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Online daters who marry are less likely to break down and are associated with slightly higher marital satisfaction rates than those of couples who met offline, according to a 2013 study published in the journal Proceedings of the National Academy of Sciences. Dating-site questionnaires and match-making algorithms could play a role in finding a more suitable partner, but people who sign up for dating sites are also likely to be ready to get married, Jeffrey A.Of couples who got together online, 5.9% broke up, versus 7.6% of those who met offline, the study found. Hall, associate professor of communications at the University of Kansas, previously told Market Watch.Being able to search by specific demographics and traits makes it easier to fall into what she calls the “Mc Donaldization” of dating, narrowing down potential partners and eliminating people different from us.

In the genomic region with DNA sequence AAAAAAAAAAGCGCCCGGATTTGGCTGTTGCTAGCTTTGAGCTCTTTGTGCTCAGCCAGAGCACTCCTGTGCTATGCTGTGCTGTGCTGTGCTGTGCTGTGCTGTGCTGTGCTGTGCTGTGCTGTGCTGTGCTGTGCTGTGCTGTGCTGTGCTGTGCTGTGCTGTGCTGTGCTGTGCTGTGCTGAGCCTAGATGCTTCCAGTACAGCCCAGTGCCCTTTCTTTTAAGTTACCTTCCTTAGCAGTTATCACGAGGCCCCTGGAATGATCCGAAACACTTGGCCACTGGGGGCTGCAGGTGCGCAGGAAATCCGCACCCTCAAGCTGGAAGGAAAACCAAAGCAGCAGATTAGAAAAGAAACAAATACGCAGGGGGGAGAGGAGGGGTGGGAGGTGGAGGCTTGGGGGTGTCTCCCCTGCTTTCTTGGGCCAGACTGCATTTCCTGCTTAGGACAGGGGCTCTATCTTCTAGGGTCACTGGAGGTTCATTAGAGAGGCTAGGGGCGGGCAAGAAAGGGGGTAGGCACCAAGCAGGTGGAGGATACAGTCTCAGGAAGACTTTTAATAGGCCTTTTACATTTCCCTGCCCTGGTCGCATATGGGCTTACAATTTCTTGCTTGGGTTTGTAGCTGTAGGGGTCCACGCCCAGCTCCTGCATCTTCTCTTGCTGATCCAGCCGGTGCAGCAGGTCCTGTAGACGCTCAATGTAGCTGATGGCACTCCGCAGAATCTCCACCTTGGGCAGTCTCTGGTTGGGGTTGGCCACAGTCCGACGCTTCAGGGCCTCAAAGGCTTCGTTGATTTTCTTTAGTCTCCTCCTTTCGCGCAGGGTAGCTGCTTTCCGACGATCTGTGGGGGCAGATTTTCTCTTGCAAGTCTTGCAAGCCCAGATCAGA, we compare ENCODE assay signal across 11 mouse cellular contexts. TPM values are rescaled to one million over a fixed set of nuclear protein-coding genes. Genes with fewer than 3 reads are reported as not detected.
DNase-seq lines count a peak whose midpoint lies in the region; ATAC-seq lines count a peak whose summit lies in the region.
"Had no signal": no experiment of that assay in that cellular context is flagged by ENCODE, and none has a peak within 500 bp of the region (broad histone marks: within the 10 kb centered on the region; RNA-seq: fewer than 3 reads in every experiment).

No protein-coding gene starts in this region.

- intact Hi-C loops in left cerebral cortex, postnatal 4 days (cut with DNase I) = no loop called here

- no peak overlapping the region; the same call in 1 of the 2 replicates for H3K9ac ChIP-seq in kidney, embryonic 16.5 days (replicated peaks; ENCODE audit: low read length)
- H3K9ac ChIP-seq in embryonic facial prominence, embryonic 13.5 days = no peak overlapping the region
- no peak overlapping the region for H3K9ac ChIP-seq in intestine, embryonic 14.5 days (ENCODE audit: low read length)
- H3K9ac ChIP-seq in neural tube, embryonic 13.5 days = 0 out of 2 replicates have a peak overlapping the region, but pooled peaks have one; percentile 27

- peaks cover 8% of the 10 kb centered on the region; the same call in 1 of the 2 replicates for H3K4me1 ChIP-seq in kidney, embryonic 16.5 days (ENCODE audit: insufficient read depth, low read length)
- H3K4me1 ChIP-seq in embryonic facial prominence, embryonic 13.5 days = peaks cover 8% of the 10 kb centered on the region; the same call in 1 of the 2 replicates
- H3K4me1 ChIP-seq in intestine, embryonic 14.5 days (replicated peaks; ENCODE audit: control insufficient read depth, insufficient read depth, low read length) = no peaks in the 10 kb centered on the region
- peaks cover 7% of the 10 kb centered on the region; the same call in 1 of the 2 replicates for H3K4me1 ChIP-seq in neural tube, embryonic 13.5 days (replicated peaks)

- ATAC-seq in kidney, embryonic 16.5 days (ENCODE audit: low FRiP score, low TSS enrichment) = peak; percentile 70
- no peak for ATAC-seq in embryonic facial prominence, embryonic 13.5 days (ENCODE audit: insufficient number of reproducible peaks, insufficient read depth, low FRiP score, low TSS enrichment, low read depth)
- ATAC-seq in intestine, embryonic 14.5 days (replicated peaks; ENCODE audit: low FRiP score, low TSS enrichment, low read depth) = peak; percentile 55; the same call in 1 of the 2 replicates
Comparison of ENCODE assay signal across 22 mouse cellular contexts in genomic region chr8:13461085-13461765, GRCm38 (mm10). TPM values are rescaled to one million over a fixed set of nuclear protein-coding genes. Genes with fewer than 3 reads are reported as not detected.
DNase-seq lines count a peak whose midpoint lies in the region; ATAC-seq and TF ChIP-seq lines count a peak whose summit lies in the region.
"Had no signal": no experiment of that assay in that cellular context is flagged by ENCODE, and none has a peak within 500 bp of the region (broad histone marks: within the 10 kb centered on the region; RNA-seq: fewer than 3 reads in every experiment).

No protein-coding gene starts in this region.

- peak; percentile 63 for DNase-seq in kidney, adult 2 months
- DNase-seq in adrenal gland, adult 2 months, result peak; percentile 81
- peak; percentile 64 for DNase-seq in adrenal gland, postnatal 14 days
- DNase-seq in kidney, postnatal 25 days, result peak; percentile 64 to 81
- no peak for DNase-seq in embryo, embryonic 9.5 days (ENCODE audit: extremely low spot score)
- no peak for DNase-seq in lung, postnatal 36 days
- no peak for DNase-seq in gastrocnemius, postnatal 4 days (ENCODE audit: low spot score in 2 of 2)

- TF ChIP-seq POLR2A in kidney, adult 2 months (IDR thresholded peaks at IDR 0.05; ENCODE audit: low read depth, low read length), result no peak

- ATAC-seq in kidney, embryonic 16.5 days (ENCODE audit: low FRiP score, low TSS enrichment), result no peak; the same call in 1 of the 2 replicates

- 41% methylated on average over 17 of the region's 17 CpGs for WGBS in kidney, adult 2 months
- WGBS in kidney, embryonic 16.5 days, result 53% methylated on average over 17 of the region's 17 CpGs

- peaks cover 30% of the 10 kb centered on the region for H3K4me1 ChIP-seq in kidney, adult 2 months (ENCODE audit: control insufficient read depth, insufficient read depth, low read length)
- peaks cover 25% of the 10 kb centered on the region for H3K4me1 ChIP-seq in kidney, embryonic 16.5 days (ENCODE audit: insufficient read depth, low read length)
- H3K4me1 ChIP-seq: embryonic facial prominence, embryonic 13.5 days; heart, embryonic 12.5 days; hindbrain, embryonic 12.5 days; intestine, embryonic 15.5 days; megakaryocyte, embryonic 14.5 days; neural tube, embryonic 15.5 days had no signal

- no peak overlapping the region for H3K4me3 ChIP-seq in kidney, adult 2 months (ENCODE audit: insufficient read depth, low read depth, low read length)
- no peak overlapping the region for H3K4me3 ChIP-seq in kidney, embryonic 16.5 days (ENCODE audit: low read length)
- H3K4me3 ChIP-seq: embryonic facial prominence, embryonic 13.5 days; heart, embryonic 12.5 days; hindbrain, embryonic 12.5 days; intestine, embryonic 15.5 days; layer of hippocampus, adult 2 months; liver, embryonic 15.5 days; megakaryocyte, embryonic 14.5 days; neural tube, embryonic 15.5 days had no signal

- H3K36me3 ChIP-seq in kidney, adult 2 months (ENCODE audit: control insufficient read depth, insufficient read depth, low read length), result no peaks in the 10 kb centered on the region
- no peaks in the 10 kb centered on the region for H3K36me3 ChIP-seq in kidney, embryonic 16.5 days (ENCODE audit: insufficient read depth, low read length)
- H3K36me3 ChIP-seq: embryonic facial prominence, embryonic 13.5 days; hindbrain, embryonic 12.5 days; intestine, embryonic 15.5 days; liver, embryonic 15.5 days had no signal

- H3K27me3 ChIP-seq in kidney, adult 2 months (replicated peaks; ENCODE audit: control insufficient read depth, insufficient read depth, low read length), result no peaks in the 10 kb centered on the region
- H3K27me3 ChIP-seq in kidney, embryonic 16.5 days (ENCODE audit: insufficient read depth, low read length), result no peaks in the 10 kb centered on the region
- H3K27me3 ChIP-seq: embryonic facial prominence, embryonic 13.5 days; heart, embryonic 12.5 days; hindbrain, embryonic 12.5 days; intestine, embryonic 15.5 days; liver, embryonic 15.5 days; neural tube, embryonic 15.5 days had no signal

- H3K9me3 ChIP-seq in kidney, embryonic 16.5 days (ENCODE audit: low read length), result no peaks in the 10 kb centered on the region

They are gatekeepers to a massive population of potential partners; they control who we meet and how. So Consumer Reports decided to survey almost 115,000 subscribers about online dating and their experiences with it.You can do almost anything online these days: Check a bank balance, buy shoes, choose a mattress, order a cab.So when Roberta Caploe was ready to start dating again after a divorce, she didn’t ask her friends to fix her up or feel the need to frequent bars or health clubs.She signed up for JDate, an online dating site for Jewish singles.“All kinds of people are doing it,” says Caploe, 54, a publisher who lives in New York City.
Sites like OKCupid, and Tinder, all owned by Inter Active Corp In the past, the study said, we largely relied on real-life social networks to meet our mates — friends of friends, colleagues, and neighbors — meaning we largely dated people like ourselves.